Domino is known for being a mercenary, through and through. Of course, the main requirement for a mercenary is for them to kill the individual they are assigned to kill. Wakandan expatriate Shoon’kwa ordered Domino to take out Longshot in order to prevent him from catalyzing the end of humanity. In DOMINO #10 though, our titular merc decides to not live by her job description. Rather, she saves Longshot’s life instead.

DOMINO #10 features a surprisingly optimistic tale that reminds us of Domino’s heroic traits, traits that are not often clearly depicted. However, though the issue successfully showcases these facets of Domino’s characterization, the work falls flat as a whole.

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DOMINO #10 page 4. Image courtesy of Marvel Entertainment.

The Oddest Allergy You’ve Ever Heard Of

As previously mentioned, Shoon’kwa hired Domino to kill Longshot, but Domino fails to do so. In fact, she saves him and suggests that there is a way to “cure” Longshot of whatever is inside of him that will cause the cataclysm of humanity’s apocalypse.

So, the three of them alongside Outlaw and Diamondback travel to the Mojoverse to discover said cure. During their stint in the Mojoverse, the squad encounters a plethora of evil slavers.

So, they decide to take them out.

Though this sequence is an exciting, action-packed one, it does go on for a little bit too long.

However, the story does return to its main direction immediately after.

Mojoverse scientists find a way to save Longshot, who happens to have a specific allergy to humanity — an allergy that would have catalyzed humanity’s demise had it not been for those scientists.

This explanation and ultimate “curing” of Longshot is incredibly ambiguous. As a result, the resolution of this particular arc feels too convenient. I would have liked more detail on the issue’s resolution and the manner in which the scientists “cured” Longshot.

As a result of DOMINO #10’s thin resolution, Domino’s characterization comes across as one-dimensional. Yes, she sympathizes with her target and saves humanity in the process. However, the issue’s lack of solid development and overarching attempt to be a poignant story takes substance away from Domino’s persona in this issue.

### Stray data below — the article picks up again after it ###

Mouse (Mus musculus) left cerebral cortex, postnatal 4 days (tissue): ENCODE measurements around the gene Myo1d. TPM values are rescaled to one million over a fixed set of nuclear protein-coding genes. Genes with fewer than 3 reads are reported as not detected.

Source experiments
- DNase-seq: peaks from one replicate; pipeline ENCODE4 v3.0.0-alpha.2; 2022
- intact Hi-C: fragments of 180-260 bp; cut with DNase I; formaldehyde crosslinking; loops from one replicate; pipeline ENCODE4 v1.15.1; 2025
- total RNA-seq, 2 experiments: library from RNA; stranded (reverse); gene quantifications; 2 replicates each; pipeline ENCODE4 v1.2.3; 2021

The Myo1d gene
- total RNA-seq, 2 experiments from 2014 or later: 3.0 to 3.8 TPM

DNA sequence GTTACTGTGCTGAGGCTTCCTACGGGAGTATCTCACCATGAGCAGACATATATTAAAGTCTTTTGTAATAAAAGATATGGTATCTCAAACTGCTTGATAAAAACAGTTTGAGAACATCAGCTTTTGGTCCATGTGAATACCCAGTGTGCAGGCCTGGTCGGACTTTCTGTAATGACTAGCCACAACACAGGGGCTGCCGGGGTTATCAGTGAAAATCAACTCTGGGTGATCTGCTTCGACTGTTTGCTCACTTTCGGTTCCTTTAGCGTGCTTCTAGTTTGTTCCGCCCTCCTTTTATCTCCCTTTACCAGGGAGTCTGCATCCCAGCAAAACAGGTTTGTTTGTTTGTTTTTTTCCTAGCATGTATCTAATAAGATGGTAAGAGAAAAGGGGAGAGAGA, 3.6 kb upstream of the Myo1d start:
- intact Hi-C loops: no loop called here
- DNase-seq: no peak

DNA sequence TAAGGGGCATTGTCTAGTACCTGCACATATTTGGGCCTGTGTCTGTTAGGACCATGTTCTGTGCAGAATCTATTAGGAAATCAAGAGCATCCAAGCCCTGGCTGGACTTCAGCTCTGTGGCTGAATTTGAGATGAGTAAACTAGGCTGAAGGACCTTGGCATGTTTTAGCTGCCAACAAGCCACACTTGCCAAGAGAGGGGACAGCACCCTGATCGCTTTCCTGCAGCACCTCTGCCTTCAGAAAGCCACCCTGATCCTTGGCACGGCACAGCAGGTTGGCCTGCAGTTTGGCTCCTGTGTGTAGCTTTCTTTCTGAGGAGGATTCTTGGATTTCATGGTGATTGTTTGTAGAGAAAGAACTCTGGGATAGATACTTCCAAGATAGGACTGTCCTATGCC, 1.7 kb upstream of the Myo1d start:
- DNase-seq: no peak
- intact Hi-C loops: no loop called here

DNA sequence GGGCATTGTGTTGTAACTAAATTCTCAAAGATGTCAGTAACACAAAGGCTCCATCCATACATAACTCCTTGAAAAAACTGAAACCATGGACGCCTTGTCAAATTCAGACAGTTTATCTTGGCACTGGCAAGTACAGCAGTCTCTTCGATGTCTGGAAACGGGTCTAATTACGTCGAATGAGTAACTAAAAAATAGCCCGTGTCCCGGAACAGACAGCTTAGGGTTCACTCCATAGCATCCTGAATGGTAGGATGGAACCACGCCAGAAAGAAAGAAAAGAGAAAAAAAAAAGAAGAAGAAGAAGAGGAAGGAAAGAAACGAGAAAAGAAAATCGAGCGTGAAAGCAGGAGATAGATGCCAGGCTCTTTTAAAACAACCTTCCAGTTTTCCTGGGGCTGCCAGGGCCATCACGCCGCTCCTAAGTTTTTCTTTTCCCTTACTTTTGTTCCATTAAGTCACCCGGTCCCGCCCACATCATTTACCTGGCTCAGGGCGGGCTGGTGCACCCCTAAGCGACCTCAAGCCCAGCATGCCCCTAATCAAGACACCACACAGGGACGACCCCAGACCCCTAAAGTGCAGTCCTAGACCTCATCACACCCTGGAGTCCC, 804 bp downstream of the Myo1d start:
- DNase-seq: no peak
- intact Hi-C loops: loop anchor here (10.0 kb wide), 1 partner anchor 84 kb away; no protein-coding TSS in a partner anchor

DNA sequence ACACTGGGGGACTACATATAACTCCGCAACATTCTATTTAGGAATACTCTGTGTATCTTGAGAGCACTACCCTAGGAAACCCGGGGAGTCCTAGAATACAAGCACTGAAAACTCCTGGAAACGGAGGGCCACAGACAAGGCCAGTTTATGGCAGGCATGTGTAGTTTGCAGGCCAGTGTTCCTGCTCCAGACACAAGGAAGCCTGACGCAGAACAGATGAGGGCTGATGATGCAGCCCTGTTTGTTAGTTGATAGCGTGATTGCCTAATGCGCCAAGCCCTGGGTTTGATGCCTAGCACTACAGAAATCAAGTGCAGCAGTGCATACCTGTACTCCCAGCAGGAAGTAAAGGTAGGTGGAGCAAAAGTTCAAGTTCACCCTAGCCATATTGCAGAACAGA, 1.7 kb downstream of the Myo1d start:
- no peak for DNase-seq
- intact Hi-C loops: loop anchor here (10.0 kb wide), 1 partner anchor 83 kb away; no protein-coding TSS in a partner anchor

DOMINO #10 does not engage with her as much as it could, which is a damn shame. Thus, this particular installment attempts to be a heartfelt tale, but lacks the substance to attain that nature.

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DOMINO #10 page 6. Image courtesy of Marvel Entertainment.

The Many Hues of DOMINO #10

Once again, the artwork of DOMINO is another gripe of mine. However, the opening pages are actually quite engaging.

The image of Longshot falling to his death as Domino watches over is incredibly haunting. Interestingly, the following page contrasts that haunting tone with anticipation as the page depicts Domino diving off a skyscraper to rescue Longshot.

What I like most about these specific pages is the depth by which the setting establishes itself. You feel the grandeur and height of the skyscrapers. You sense the danger Longshot faces as he falls off a skyscraper of such height.

The rest of the issue does not comprise that depth, that dimension.

I feel as though the artists missed a great opportunity to employ an awesome depiction of the Mojoverse. Ultimately, the sequences depicting the multiverse fall flat as they fall short in comprising unique, engaging images.

Exploring the Mojoverse should feel odd and unique. Unfortunately, we do not get those vibes in this issue.

So, overall, the imagery of DOMINO #10 just misses the mark in the art department.

What Lies Beyond

DOMINO can be an incredibly frustrating series. Some issues are exceptional, others are exceptionally disappointing.

Unfortunately, DOMINO #10 falls under the disappointing category.

Overall, I feel as though the main problem of this work lies in the character development in addition to the story’s resolution.

Everything felt quite one-note and all too convenient.

Thus, I hope upcoming issues alter this one’s formula to contribute to a more precise story.

DOMINO #10 by Gail Simone, David Baldeón, Michael Shelfer, Alberto Alburquerque, Anthony Piper, Victor Olazaba, Ed Tadeo, Carlos Lopez, & Clayton Cowles
DOMINO #10 tries really hard to be a cohesive, inspiring tale, but it falls short as it fails to provide a substantial narrative.
66 %
missing the mark by a longshot
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